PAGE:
11

I organized some of my rails models in folders which I am autoloading with

config.autoload_paths += Dir[Rails.root.join('app', 'models', '{**}')]

I can use all models directly(e.g Image.first.file_name) but when I try to access them through relationships, e.g. @housing.images.each do... with has_many: images I get the following error

Unable to autoload constant Housing::HousingImage, expected /path/app/models/housing/image.rb to define it

How do i get rails to use my models for the relationship methods?

I'm running ruby 2.2 and rails 4.2

1 Answer 1

18

Rails automatically loads models from subfolders but does expect them to have namespace.

/app/models/user.rb
class User
end

/app/models/something/user.rb
class Something::User
end

If you do not properly namespace your models in subfolders it will mess up Rails autoloader and cause errors like you see.

Remove this

config.autoload_paths += Dir[Rails.root.join('app', 'models', '{**}')]

And add the proper namespaces to your models and everything will work fine.

You can easily use namespaced models in your relationships like this:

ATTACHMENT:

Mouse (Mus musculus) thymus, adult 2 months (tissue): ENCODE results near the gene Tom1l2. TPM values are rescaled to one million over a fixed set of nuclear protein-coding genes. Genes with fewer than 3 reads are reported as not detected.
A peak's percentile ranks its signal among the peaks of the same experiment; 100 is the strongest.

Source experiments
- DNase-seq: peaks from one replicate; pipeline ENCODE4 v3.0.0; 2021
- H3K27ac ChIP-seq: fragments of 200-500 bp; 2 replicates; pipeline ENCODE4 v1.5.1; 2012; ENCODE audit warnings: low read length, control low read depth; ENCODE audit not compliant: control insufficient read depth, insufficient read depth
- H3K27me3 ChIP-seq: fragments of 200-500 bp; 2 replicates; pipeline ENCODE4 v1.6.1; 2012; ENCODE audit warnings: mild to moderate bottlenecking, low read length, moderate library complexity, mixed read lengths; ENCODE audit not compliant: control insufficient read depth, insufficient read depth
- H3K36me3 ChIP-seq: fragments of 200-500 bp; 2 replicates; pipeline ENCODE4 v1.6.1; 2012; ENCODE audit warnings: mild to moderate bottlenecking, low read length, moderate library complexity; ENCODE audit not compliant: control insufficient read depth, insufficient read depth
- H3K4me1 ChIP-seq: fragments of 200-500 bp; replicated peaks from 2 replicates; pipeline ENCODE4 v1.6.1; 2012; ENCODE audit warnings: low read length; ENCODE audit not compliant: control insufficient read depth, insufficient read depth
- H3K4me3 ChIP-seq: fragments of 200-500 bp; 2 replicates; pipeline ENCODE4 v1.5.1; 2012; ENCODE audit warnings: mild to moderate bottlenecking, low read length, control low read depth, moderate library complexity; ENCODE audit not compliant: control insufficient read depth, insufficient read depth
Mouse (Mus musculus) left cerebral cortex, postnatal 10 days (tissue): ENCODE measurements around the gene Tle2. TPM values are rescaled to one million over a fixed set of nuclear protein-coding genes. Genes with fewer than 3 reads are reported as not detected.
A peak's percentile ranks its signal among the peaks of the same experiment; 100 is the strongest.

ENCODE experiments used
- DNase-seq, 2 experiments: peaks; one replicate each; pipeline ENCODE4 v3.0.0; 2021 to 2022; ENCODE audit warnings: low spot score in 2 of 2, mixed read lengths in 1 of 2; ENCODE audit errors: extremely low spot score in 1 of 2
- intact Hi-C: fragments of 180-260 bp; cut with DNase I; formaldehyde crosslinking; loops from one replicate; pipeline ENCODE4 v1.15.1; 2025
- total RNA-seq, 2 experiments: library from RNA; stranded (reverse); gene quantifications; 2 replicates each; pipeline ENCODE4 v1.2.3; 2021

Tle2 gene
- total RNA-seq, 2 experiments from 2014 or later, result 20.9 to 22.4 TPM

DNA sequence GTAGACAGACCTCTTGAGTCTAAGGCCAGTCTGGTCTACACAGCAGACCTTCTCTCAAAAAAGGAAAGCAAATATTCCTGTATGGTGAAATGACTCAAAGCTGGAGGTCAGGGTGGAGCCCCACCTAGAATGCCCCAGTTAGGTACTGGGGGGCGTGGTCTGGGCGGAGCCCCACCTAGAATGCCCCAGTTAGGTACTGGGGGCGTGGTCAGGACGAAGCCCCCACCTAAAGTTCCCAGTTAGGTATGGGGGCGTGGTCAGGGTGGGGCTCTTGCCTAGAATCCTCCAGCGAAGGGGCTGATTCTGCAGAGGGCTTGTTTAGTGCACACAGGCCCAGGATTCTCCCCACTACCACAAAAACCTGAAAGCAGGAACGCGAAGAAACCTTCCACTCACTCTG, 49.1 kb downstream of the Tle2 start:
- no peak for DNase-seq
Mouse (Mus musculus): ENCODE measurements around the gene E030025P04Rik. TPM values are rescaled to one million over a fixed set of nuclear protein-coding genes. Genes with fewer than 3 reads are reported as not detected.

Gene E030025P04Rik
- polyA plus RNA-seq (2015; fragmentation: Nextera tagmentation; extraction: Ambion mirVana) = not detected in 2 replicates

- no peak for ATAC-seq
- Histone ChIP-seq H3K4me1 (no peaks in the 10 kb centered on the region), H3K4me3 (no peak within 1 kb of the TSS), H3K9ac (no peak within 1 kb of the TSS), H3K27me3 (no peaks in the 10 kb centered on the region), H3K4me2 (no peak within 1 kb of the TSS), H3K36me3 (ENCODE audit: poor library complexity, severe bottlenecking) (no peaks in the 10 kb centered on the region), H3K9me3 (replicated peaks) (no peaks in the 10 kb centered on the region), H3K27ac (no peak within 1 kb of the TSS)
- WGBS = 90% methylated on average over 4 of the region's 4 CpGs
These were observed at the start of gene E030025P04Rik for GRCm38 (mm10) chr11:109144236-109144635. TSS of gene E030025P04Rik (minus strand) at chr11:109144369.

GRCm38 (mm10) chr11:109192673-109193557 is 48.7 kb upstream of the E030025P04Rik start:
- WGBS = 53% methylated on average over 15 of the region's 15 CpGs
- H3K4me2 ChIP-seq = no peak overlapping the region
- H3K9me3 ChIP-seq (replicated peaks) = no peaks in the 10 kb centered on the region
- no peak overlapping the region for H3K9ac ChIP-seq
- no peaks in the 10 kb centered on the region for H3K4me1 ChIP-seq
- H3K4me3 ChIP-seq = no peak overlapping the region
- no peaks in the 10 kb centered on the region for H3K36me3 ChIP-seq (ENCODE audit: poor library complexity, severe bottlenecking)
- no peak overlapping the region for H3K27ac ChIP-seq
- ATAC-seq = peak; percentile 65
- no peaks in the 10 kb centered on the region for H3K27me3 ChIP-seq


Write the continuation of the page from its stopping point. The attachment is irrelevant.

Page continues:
class User
  has_many :photos, class_name: 'Something::Photo'
end

user.photos (will be instances of Something::Photo)

If you do not want to use the namespacing but split up your models for other reason, you can do that at the top-level and use other folders next to models. By default rails loads all the folders in apps, so you could just make a folder "models2" or whatever you want to call it next to "models". This will not have any effect on the functionality of the rails class loading.

Given your example you could then do:

/app
  /controllers
  /models
    for all your normal models
  /housing
    for your "housing" models

Like this you can directly access them at the top level namespace, no class_name settings or anything needed.

6
  • 2
    Correct, but I dont wont them namespaced, wihich is why i added the config in the first place. I also tried the class_name option with the non-namespaced class name but it didn't work either. Feb 19, 2015 at 17:16
  • 1
    Within the models (or any other rails folder) you need to stick to the rails naming convention otherwise this will cause you a lot of headache. Alternatively you could split up the models folder directly (see my updated answer in a moment)
    – maxigs
    Feb 20, 2015 at 17:34
  • Ok, I will go with your solution, but I think the class_name option on the relationship should probably work? I will open a issue on github to investigate further. Feb 21, 2015 at 14:57
  • @ReneKoller has the github inquiry provided any proper solution? I'm facing the exact same problem now.
    – Spätzle
    Jul 5, 2016 at 11:20
  • 1
    @JenuelGanawed I would recommend it, yes. But it depends on the structure of your project at the end which is the best approach
    – maxigs
    Feb 2, 2020 at 12:38

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